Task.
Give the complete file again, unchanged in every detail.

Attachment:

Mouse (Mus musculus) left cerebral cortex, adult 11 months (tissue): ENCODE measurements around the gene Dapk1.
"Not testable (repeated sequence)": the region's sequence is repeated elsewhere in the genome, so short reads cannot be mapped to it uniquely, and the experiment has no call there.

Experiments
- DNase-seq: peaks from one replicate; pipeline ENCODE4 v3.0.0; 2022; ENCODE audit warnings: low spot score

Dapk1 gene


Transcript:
Mouse (Mus musculus) left cerebral cortex, adult 11 months (tissue): ENCODE measurements around the gene Dapk1.
"Not testable (repeated sequence)": the region's sequence is repeated elsewhere in the genome, so short reads cannot be mapped to it uniquely, and the experiment has no call there.

Experiments
- DNase-seq: peaks from one replicate; pipeline ENCODE4 v3.0.0; 2022; ENCODE audit warnings: low spot score

Dapk1 gene